Use Our Checklist to Start a Family Farm Safety Plan

We took questions from a longer safety checklist the Canadian government developed for family farmers. It's a good starting point for your own assessment.

by Hobby Farms HQ
PHOTO: Shutterstock

Safety doesn’t just happen. You have to work at it. The first step is to recognize something as a hazard and then act to correct it. Too often we let hazards exist all around us while we become complacent. If something hasn’t caused a problem in the past, it might just sit there, unnoticed, until it plays a part in a tragedy.

Canada’s Workplace Safety & Prevention Services created a detailed checklist aimed at getting family farmers to think about safety. It covers broad topics, asking users to answer “yes” or “no” to a number of questions. A no answer indicates the need for further attention to correct a situation that might lead to an accident or personal injury.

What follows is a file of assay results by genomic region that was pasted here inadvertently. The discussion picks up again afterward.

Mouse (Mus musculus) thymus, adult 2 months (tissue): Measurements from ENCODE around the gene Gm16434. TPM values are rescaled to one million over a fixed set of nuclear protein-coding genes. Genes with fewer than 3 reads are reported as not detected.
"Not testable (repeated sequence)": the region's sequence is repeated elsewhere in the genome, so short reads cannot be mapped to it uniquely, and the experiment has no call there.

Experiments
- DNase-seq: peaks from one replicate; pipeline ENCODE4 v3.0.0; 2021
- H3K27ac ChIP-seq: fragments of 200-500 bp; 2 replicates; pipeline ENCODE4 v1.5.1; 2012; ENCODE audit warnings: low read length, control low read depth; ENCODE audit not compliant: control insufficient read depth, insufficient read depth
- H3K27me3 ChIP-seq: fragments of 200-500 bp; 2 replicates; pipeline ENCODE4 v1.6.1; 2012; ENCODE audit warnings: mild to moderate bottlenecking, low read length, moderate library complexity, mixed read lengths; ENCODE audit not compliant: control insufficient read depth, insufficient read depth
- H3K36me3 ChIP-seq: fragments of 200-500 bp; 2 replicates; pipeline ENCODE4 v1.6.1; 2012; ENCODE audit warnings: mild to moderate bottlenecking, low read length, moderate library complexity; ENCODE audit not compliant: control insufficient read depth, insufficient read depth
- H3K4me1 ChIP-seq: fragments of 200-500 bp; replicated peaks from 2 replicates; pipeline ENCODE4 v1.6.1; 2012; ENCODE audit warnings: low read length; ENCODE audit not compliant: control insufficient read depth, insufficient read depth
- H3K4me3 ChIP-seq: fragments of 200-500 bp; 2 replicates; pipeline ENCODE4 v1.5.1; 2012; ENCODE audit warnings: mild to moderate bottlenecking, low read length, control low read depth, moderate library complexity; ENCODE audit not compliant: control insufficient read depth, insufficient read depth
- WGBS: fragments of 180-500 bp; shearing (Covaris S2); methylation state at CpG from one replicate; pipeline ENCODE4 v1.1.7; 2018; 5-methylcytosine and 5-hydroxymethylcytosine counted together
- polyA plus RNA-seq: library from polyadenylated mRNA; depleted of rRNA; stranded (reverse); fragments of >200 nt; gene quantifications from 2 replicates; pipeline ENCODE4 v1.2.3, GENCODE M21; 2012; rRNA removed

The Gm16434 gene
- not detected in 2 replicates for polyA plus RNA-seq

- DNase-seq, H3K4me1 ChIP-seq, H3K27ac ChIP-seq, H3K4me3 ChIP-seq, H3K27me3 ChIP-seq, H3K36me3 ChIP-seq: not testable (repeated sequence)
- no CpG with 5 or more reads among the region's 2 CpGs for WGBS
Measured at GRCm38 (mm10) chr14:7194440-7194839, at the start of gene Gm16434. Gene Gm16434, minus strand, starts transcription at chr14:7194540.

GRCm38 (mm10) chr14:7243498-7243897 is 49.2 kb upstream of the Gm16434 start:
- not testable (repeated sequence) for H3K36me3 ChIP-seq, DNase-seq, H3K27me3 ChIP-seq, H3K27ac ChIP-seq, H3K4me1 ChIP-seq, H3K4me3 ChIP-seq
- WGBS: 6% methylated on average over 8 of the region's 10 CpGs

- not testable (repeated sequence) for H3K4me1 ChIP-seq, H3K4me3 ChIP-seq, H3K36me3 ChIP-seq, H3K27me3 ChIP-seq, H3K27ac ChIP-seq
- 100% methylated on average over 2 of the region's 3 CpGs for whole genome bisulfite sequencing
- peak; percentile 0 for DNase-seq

The following list is a sampling from the checklist. It’s a good starting point for developing an effective farm safety plan. The entire checklist, which includes more than 150 questions, is available here. It’s a best practice to complete the checklist at least annually to account for changes that occur during the year and affect safety in the workplace.

Visit the WSPS website for more resources to assist you in keeping your family farm safe. The following information has been reproduced with permission from Workplace Safety & Prevention Services.

farm safety

This story originally appeared in the September/October 2017 issue of Hobby Farms.

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